Learn to make bespoke natural cosmetics, toiletries and beauty products with our flexible 1-day training modules! We supply all the raw materials, information and equipment you need to make your own natural creams, lotions, oils & more.
Ageing is a fact of life, but that doesn’t mean you have to sit back and let the passing of time wreak havoc on your skin. Whether you’re 21 or 78, a great skincare routine can work wonders for your look, and the earlier you start, the better the results will be.
The most effective skincare routine evolves along with you over the years, keeping your face and body feeling fresh, hydrated and healthy. As you get older, your skincare needs will change, with key concerns shifting from hormonal acne into dullness, dryness, and elasticity loss. Thankfully, all kinds of cosmetic ingredients are out there to combat these common skin problems, and a targeted skincare regime that’s well-suited to your age will help you keep them at bay.
Although you’re never going to look 25 at the age of 70, you can make sure your skin stays as healthy and radiant as possible. Below, we’ve outlined how your skincare routine should change over the years to slow down visible signs of ageing and address a range of other specific skin concerns.
If you find skincare overwhelming, we’re here to help. Our guide to the ultimate skincare routine order will help you finally figure out what order you’re supposed to apply products.
Over time, exposure to the sun can take a toll on your skin, causing it to develop premature wrinkles and fine lines. Unprotected exposure to ultraviolet (UV) rays can also damage skin cells, cause sunburn and increase your risk of skin cancer, which is why it’s essential to always consider sun safety, even on dull or cloudy days.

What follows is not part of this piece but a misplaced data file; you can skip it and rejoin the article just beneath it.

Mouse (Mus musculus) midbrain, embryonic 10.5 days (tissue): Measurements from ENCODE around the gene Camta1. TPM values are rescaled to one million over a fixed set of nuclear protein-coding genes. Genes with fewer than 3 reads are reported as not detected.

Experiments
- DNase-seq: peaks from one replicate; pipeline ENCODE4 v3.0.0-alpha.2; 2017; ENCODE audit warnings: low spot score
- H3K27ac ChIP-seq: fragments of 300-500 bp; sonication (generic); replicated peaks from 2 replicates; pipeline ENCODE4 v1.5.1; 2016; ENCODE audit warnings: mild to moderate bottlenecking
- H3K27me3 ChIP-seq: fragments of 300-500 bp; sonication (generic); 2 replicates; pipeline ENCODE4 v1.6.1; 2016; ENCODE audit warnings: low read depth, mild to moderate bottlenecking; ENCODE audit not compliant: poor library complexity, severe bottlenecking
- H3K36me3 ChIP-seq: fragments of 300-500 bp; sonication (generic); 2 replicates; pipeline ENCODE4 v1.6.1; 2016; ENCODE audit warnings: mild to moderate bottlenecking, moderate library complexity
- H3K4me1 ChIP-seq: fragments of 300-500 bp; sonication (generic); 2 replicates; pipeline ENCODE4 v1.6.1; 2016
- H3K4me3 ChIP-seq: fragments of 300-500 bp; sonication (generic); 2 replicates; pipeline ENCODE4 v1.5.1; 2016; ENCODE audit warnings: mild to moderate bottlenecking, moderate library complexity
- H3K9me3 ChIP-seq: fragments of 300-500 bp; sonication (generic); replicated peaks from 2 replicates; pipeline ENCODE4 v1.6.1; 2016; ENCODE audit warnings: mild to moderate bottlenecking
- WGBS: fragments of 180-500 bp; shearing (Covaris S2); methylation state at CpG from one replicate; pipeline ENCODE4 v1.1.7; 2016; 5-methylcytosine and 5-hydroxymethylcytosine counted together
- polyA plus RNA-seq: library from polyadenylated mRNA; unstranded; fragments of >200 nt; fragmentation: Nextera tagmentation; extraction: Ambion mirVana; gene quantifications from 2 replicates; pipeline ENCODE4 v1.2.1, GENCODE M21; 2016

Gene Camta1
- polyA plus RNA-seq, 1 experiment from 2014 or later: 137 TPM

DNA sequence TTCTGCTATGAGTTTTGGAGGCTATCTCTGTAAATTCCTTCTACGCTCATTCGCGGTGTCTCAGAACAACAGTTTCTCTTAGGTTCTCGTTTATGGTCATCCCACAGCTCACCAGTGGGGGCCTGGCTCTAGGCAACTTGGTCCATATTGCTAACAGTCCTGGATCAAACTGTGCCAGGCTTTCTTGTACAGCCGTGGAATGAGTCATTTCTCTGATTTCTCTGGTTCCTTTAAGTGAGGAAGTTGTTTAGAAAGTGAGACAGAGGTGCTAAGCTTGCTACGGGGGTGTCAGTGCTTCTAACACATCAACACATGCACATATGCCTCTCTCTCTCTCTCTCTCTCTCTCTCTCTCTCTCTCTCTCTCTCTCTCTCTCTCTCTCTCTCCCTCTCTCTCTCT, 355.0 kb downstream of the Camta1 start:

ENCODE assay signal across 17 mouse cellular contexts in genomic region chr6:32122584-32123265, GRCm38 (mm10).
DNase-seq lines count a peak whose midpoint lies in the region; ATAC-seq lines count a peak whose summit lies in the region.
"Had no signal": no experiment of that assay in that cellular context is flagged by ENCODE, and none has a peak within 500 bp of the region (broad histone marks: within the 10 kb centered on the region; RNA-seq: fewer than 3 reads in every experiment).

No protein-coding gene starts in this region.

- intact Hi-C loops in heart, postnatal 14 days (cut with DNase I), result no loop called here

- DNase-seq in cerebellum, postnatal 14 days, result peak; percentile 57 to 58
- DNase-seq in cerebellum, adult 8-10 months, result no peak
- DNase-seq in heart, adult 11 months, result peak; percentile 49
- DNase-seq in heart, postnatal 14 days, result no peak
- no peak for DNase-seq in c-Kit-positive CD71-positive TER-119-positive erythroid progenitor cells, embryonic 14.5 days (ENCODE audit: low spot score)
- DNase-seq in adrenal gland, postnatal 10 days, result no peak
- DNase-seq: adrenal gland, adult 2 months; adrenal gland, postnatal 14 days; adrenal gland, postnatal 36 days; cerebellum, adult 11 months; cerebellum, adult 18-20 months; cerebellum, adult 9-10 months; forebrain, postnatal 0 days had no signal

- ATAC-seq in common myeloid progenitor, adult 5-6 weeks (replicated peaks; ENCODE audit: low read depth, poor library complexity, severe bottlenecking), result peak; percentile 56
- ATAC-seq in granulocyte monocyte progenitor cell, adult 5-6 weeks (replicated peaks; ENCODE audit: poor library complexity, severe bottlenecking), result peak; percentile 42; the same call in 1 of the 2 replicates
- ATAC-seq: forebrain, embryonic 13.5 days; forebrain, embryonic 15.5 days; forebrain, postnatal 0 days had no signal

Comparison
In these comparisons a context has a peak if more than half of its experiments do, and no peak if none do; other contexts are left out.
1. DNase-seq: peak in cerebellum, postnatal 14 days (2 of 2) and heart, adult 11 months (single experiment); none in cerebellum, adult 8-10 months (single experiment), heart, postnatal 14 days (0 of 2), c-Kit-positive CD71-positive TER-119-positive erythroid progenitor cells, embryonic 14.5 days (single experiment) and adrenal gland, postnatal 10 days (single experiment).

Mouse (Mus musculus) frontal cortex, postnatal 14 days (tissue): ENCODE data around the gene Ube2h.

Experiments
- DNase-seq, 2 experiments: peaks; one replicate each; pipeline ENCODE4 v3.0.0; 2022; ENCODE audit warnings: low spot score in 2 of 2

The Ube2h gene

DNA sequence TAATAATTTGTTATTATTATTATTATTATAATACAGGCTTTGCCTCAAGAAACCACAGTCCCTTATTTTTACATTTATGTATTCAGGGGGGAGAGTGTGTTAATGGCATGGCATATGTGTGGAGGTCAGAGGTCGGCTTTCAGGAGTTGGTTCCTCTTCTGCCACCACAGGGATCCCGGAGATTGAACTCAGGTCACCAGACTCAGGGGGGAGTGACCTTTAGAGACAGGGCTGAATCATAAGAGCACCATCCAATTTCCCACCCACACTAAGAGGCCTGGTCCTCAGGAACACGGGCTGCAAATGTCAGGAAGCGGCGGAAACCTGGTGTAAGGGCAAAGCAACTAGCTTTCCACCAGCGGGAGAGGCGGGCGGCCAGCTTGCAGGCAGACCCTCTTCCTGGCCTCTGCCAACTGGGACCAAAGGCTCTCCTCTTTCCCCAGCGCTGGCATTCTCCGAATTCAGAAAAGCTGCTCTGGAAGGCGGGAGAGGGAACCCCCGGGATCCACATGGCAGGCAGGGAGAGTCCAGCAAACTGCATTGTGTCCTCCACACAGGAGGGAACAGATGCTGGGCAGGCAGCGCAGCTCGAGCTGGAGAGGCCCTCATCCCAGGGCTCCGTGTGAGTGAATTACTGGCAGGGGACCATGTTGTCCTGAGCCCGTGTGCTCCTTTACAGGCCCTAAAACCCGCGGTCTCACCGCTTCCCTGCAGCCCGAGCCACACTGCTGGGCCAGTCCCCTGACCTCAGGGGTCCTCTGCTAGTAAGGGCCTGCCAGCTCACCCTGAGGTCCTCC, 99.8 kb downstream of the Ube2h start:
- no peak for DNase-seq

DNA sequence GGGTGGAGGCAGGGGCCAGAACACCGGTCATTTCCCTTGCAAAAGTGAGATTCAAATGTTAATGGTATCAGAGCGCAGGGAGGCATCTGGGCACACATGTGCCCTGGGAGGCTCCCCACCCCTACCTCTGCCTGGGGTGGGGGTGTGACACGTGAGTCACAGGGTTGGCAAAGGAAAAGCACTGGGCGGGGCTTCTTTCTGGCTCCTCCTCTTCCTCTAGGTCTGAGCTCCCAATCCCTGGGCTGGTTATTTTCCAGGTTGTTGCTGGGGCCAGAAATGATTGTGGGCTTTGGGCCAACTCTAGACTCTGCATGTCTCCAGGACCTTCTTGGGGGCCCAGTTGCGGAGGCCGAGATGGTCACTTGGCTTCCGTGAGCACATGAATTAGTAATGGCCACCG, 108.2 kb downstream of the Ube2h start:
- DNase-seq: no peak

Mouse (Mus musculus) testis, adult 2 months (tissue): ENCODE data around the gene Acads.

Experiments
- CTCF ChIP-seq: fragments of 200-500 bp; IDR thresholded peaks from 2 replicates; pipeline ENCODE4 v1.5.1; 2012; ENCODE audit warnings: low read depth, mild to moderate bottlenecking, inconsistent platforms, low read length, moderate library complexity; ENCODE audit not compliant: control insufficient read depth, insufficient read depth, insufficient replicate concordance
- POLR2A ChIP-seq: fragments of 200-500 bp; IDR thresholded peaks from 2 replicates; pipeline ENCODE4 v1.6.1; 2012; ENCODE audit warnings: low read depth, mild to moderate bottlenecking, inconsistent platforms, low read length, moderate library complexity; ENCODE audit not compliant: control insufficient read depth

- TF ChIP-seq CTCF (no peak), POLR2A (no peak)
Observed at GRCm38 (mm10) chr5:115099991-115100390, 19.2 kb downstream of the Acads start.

Free radicals are unstable molecules found all around us — in UV rays, pollution, cigarette smoke and other environmental aggressors. These can cause accumulated damage to your skin over many years.
Several habits are harmful to your skin, from smoking and skipping on sun protection factor (SPF) to eating too much junk food. Habitual facial expressions can also cause wrinkles to form over time.
Just as you might take extra care to eat well as you get older and become more concerned about your health, so should you change your skincare routine. Your skin changes as you get older, which means sticking to the same routine may not meet your skin’s new needs. Updating your skincare regimen as you age will help you combat various skin woes and gain greater control over your skin health.
While your skin is still young, you may feel like you don’t need to take too much care of it, but a basic skincare routine will help you maintain a healthy visage. Young people can do their future selves a favour by applying SPF every morning, protecting the skin against UV rays and limiting the impact of premature ageing.
Another issue you may have to combat at this age is hormonal breakouts, which is a difficult stage for everyone to go through. The most effective way to combat clogged pores is with a gentle cleanser that won’t strip away moisture.
Recipe to try:
In your late 20s or early 30s, you may start to notice premature wrinkles, and you’ll probably realise that your skin is feeling drier than it used to. This is entirely normal and can be managed by tweaking your core skincare routine.
As well as cleansing, moisturising and applying sun protection, consider using a retinoid such as a vitamin A palmitate, which will boost collagen production and help you achieve visibly younger-looking skin. Vitamin A will also improve skin texture and protect the cell membranes from free radical damage.
In your 30s, you may also benefit from active ingredients such as sodium ascorbyl phosphate (vitamin C), an antioxidant that brightens, firms, and protects the skin. Apply a vitamin C lotion daily for a healthy, glowing look.
Recipes to try:
When you reach your 40s, signs of ageing become more apparent, but if you’ve looked after your skin up to this point, you’ll have hopefully staved off the worst of them. You can easily maintain radiant skin into your 40s with a little extra care, particularly if you focus on increasing collagen levels and pay close attention to the under-eye area.